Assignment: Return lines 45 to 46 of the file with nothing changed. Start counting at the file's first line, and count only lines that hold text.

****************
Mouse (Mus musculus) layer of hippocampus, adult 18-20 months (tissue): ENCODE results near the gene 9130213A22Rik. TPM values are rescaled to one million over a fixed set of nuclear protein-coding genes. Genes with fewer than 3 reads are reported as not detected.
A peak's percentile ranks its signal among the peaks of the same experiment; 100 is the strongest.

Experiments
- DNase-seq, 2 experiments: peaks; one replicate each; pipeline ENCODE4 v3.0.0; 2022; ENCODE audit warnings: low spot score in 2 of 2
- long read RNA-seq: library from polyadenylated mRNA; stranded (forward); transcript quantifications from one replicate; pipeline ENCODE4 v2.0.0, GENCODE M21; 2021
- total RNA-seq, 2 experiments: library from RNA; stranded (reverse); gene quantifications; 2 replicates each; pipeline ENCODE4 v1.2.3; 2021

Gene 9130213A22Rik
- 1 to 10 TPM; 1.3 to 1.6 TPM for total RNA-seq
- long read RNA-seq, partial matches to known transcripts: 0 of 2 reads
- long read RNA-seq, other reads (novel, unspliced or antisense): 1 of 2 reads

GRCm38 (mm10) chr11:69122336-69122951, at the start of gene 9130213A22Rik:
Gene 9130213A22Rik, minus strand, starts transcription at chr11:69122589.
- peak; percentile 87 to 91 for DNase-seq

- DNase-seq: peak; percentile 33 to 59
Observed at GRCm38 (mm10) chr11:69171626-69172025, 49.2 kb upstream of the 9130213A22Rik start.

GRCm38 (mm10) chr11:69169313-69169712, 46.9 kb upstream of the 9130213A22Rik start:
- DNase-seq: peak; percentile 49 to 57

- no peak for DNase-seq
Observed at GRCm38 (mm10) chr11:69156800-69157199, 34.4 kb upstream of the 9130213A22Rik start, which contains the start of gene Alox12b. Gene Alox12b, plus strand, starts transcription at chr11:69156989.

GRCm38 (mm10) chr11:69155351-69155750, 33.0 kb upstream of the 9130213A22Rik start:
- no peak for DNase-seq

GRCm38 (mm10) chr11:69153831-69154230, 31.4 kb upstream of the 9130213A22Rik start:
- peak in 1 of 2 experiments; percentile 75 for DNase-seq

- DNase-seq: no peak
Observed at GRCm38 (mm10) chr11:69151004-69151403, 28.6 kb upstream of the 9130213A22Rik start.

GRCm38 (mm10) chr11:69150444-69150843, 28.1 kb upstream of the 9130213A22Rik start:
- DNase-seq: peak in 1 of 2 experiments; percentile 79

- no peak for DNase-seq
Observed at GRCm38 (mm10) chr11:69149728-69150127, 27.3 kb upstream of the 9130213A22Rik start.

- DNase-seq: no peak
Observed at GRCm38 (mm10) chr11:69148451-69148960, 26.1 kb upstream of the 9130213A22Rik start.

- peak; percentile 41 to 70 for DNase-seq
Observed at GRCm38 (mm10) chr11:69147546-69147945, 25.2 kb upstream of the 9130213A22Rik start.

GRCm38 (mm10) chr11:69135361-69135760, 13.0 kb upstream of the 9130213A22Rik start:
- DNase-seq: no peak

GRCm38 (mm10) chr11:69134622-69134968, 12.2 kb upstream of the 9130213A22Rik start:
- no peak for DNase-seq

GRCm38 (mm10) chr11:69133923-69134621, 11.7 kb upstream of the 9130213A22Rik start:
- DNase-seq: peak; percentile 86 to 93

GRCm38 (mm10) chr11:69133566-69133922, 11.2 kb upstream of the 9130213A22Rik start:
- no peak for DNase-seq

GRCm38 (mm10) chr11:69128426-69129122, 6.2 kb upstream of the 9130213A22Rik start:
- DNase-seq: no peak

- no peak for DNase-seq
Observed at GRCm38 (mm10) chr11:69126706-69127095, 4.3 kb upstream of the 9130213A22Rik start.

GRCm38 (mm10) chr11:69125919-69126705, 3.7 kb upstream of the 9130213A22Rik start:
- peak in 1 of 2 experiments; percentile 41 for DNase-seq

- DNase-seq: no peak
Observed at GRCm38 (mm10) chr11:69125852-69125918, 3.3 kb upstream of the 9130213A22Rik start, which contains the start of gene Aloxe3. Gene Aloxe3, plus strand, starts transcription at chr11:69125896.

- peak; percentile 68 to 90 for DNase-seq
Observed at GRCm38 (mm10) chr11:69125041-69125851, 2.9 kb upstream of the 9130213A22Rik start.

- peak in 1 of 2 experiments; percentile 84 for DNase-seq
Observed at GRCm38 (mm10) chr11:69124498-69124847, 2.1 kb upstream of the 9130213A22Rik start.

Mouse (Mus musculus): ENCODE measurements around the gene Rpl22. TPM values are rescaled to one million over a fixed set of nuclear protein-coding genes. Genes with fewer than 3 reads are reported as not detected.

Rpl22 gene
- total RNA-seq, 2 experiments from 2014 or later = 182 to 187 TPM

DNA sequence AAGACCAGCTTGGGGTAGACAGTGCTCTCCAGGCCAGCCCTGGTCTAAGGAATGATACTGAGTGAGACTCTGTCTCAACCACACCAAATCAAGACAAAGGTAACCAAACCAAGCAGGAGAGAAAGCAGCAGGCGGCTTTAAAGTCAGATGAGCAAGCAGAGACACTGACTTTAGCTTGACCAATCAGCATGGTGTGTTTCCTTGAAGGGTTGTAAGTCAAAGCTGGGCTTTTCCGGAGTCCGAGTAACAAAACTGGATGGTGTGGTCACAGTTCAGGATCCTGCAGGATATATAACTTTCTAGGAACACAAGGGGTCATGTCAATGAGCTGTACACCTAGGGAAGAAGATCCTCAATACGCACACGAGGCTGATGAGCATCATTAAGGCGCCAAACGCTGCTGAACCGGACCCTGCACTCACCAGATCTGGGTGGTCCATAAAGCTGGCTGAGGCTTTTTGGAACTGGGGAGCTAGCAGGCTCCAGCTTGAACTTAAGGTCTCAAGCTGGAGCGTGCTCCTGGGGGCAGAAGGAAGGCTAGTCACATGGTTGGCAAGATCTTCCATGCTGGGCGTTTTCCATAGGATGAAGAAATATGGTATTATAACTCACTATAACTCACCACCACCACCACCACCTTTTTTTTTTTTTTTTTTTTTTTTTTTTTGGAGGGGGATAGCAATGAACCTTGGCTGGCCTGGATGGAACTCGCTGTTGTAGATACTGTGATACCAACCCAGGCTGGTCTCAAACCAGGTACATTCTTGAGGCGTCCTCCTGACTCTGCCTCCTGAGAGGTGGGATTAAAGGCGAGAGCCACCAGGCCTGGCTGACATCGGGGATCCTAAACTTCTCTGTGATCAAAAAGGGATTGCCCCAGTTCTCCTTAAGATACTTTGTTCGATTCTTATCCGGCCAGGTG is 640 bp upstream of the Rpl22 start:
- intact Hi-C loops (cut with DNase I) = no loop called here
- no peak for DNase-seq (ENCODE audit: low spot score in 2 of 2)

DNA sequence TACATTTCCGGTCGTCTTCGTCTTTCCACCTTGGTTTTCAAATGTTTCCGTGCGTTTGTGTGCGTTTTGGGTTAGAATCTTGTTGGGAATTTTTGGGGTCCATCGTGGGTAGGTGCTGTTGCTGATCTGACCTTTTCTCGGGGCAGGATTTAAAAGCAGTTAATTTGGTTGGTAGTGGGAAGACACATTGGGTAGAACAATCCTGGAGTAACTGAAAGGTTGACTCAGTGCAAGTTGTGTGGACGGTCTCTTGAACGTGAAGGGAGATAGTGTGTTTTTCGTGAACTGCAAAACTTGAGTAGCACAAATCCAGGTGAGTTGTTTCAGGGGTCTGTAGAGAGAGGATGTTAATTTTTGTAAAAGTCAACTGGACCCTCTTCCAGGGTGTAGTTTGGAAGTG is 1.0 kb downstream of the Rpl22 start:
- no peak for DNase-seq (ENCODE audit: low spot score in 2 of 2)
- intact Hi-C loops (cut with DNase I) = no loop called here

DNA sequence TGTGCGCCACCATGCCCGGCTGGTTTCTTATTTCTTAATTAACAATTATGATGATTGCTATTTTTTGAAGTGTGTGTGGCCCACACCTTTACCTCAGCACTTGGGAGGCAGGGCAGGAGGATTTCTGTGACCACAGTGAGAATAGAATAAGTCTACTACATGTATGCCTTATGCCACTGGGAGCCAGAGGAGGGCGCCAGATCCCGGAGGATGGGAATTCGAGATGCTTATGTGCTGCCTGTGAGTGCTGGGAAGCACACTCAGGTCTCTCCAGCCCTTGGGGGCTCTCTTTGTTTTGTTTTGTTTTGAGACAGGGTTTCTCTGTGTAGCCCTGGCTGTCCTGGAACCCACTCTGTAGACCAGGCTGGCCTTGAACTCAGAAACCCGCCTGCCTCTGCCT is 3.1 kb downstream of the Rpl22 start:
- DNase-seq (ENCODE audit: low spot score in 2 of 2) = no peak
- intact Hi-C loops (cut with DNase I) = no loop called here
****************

Observed at GRCm38 (mm10) chr11:69126706-69127095, 4.3 kb upstream of the 9130213A22Rik start.

GRCm38 (mm10) chr11:69125919-69126705, 3.7 kb upstream of the 9130213A22Rik start: